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Agency Announces Plans to Expand Hakalau Forest Refuge

Posted November 29, 2012, 05:12 PM HST Updated November 29, 2012, 05:28 PM HST
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The expansion effort is detailed in an environmental assessment (cover shown above) done by the US Fish & Wildlife Service.

The US Fish & Wildlife Service has announced plans to significantly expand the size of the Hakalau Forest National Wildlife Refuge.

The service said this week it intends to expand the refuge by 29,733 acres.

Established in 1985, the refuge currently consists of two units. The Hakalau Forest Unit consists of 32,733 acres located on the windward slopes of Mauna Kea, and the Kona Forest Unit which contains about 5,300 acres on the western slopes of Mauna Loa.

The plan is to add 19,829 acres to the Hakalau Forest Unit and 10,143 acres to the Kona Forest Unit.

Depending on the availability of funding, the Fish & Wildlife Service will work with landowners interested in either selling the land or some form of conservation interest.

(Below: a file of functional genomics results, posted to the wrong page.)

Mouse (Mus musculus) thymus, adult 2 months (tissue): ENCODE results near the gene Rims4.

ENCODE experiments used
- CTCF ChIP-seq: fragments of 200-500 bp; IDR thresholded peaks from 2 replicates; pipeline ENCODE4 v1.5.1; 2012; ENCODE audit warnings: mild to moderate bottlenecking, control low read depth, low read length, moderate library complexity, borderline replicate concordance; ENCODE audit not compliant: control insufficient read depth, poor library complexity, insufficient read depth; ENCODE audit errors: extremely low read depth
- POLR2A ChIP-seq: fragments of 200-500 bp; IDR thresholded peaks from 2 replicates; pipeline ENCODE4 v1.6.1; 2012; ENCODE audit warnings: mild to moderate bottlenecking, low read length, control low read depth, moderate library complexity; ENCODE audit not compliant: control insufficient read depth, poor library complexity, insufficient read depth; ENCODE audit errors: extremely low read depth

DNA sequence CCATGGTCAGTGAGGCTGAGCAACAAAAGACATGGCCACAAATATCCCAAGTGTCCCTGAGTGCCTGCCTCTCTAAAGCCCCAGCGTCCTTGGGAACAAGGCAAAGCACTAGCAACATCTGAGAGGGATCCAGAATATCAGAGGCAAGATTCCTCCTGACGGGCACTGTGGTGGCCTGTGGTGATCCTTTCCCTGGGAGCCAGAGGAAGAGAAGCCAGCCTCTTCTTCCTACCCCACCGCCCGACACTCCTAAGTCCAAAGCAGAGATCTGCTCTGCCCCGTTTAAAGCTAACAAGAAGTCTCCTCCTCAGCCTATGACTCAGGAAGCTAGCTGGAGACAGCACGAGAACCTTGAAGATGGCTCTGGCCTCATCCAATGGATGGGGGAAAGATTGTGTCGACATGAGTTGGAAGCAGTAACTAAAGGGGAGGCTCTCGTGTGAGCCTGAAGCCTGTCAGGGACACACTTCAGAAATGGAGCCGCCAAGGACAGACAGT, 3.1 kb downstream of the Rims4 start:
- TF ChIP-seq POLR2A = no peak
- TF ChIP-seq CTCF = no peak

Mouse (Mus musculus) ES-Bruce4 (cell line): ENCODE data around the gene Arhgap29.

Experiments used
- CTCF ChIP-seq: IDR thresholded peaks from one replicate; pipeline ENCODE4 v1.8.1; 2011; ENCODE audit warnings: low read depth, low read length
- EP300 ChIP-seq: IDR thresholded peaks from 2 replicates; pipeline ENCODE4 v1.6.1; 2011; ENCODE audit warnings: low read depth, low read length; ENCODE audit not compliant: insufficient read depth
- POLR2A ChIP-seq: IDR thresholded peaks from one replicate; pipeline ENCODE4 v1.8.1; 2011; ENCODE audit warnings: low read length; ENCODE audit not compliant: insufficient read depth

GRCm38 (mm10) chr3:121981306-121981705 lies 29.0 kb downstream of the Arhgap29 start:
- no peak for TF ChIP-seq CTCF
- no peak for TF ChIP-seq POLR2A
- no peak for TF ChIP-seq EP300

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The expansion aims to expand the area available for the conservation of endangered or threatened species, the service said.

Fourteen native bird species, including eight that are endangered, are known to live in the Hakalau Forest Unit. The unit and adjacent lands are also home to 29 rare plant species, 12 of which are listed as endangered.

The Kona Forest Unit was acquired in 1997 also to provide habitat for native species. In addition to the Hawaii akepa and other native birds already present, wildlife managers hope to eventually reintroduce to its forests the alala or Hawaiian crow.

The expansion effort is detailed in planning documents available at http://www.fws.gov/hakalauforest/planning.html.

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